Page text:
The tale of Chicken Little was a Kelly bedtime story favourite – and in recent days in post-referendum Britain, some of our leaders seem to have taken a lead from the famous farmyard fable.
In the story, Chicken Little causes mayhem and hysteria when he is convinced that an acorn falling on his head is the sky falling in. He runs around the village persuading others than disaster is imminent, and – depending on which version of the fable you read – either becomes the hero of the village or leads the hysterical crowds to a terrible end.
One thing is for sure –prolonged hysteria and uncertainty helps no-one. And since the UK voted on June 23rd, we have seen a similar ripple effect in the commentary of economic prospects.
This hasn’t been helped by the lack of leadership I’ve talked about in my blog.
I called for confidence and certainty where possible from our political leaders. Why did politicians take so long to reassure EU nationals that they would have the right to remain in the UK? I received heart-breaking emails from colleagues across Sage, who worried about what this would mean for their families. I’ve been approached by colleagues in tears, worried about their UK status. Here’s an excerpt from one:
‘The Brexit has potential implications for me and my family. We are German passport holders only, and have been UK residents since 2000. Sage originally brought me over on a secondment scheme. The option available to us are essentially a) Naturalisation i.e. dual citizenship, b) Repatriation, c) Wait and see’.
I’m so pleased that we now have some clarity on this important issue – I am relieved that the politicians vying to be our next Prime Minister have chosen against using human beings as bargaining chips in any future EU negotiations. Now we also need to see big businesses step up and show leadership – not be the Chicken Littles of the village.
We have many bridges to cross and the EU journey is likely to take years, based on the history of EU negotiations. In a time of uncertainty, we need clarity where light can be shone and in business, we need to provide calm and responsible leadership.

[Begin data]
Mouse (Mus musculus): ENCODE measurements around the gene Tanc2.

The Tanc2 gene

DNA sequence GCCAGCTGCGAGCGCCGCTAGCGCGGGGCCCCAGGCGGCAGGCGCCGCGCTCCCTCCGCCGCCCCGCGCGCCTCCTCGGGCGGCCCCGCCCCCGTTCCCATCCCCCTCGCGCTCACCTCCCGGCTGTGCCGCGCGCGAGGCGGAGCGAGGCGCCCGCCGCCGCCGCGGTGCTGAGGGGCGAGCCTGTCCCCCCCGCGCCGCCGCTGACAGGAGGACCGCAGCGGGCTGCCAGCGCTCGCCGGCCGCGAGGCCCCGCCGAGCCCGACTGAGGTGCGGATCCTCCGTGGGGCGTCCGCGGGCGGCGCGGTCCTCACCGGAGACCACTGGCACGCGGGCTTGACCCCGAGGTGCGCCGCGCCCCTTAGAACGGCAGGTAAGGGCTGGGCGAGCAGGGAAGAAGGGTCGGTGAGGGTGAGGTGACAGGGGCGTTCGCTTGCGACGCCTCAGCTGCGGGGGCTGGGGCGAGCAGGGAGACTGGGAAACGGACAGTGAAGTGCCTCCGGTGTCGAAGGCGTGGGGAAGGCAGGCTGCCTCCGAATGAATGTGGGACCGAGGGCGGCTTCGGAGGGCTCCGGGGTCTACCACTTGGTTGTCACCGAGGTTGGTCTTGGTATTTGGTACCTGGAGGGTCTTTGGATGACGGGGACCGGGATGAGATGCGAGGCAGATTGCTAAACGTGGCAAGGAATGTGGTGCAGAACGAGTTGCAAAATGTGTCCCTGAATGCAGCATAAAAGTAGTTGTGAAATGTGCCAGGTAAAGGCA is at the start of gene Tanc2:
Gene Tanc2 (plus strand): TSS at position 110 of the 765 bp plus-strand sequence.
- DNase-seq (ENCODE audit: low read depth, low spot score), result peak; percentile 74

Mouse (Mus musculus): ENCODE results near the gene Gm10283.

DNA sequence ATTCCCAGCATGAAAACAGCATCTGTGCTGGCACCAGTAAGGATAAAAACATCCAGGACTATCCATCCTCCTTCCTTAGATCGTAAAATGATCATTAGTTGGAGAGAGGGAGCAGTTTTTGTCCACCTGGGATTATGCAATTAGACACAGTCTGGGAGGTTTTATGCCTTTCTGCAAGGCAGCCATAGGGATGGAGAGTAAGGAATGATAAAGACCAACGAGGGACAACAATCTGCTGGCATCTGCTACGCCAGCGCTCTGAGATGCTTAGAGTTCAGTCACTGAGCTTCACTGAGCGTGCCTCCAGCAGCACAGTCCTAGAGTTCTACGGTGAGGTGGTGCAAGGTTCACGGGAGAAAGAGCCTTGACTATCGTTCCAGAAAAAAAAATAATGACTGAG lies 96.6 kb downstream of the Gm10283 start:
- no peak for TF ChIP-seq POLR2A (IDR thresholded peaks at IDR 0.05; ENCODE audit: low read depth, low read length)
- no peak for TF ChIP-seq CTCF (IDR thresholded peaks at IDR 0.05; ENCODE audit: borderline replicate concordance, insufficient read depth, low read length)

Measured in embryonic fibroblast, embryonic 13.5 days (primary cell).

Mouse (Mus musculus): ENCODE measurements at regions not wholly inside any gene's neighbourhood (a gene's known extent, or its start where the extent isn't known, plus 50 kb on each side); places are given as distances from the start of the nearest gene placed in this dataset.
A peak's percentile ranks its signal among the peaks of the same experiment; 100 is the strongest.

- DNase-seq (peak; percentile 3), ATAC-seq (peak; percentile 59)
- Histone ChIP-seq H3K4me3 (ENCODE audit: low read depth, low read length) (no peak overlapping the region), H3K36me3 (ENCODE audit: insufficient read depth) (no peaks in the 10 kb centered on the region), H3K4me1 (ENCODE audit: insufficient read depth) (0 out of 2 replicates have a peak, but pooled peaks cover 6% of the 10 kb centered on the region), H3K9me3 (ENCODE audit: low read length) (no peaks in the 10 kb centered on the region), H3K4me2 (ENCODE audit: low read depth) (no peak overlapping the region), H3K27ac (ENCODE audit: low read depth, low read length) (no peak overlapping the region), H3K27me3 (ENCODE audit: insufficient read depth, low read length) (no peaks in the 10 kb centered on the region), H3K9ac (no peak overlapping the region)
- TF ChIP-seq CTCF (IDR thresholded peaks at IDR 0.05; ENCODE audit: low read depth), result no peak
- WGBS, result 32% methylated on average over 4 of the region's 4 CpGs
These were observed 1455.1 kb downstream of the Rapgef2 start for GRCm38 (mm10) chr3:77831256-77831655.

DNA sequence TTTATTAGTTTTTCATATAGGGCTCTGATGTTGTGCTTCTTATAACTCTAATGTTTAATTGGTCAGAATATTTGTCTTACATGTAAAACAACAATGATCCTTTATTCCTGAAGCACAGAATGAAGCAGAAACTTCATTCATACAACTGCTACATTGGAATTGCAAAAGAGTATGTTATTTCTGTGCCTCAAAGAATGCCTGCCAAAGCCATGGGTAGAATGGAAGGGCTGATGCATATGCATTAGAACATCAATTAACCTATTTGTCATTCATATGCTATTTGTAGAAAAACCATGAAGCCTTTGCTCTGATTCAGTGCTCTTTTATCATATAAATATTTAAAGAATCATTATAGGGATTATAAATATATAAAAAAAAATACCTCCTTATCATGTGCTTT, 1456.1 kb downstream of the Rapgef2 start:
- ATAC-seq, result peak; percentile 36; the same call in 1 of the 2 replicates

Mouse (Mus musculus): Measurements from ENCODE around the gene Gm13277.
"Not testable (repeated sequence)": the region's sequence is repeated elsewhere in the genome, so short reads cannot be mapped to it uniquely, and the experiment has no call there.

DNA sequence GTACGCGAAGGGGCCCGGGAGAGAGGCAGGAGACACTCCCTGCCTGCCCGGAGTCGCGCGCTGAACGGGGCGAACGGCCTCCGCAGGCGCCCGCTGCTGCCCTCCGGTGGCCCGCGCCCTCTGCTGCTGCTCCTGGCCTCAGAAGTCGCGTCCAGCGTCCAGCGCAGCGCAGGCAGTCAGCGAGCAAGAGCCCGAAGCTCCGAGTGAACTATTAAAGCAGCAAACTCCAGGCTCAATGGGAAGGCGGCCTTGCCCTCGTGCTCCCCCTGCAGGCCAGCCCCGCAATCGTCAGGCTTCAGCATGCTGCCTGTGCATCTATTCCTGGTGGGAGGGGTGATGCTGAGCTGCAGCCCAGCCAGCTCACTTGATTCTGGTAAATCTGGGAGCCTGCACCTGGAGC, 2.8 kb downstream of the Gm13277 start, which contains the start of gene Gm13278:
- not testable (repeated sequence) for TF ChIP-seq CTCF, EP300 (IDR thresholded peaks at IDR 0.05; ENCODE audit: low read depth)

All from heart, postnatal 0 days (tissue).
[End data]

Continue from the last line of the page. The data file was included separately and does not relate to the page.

It was disheartening to see some big multinational businesses announcing post June 23rd that they will be withdrawing investment or jobs from the UK. Particularly, for example, some of the world’s biggest banks who have been working so hard to rebuild trust since the 2008 financial crisis.
Of course, I appreciate that every business must plan for the best interests of its customers, colleagues and shareholders. But these announcements – without a clear view of how the coming months and years will pan out – only serve to add to the confusion and anxiety.
But in the real economy, nothing has changed apart from sentiment and the value of the pound, and as I have flagged before, with a cheaper pound, history suggests inward investment in UK will increase. I would call on businesses to focus on their customers and employees rather than destabilise loyal long-term employees into worrying about their location, future and families. And we must avoid a rush to ‘Blame Brexit’ for everything.
The customers Sage serves, those Small & Medium Businesses that make up 98% of all businesses, and create two thirds of all jobs, don’t have the option to just shut up shop, cut headcount or close offices. They soldier on – great to see that the latest stats we have on new business creation show that we currently have the highest number ever – standing at just under 4m. These guys will keep on serving customers and keeping our economy alive and vibrant. It would be much better for our economy and for our chances of avoiding a self-fulfilling prophecy if big business could adopt the same approach.
Big businesses set the tone for mainstream commentary and should be leading the way, using their voice and clout to spread positivity and certainty where reasonable – not to perpetuate fears that the sky is falling in. In the current political vacuum, we need our Business Leaders to be heroes in their villages.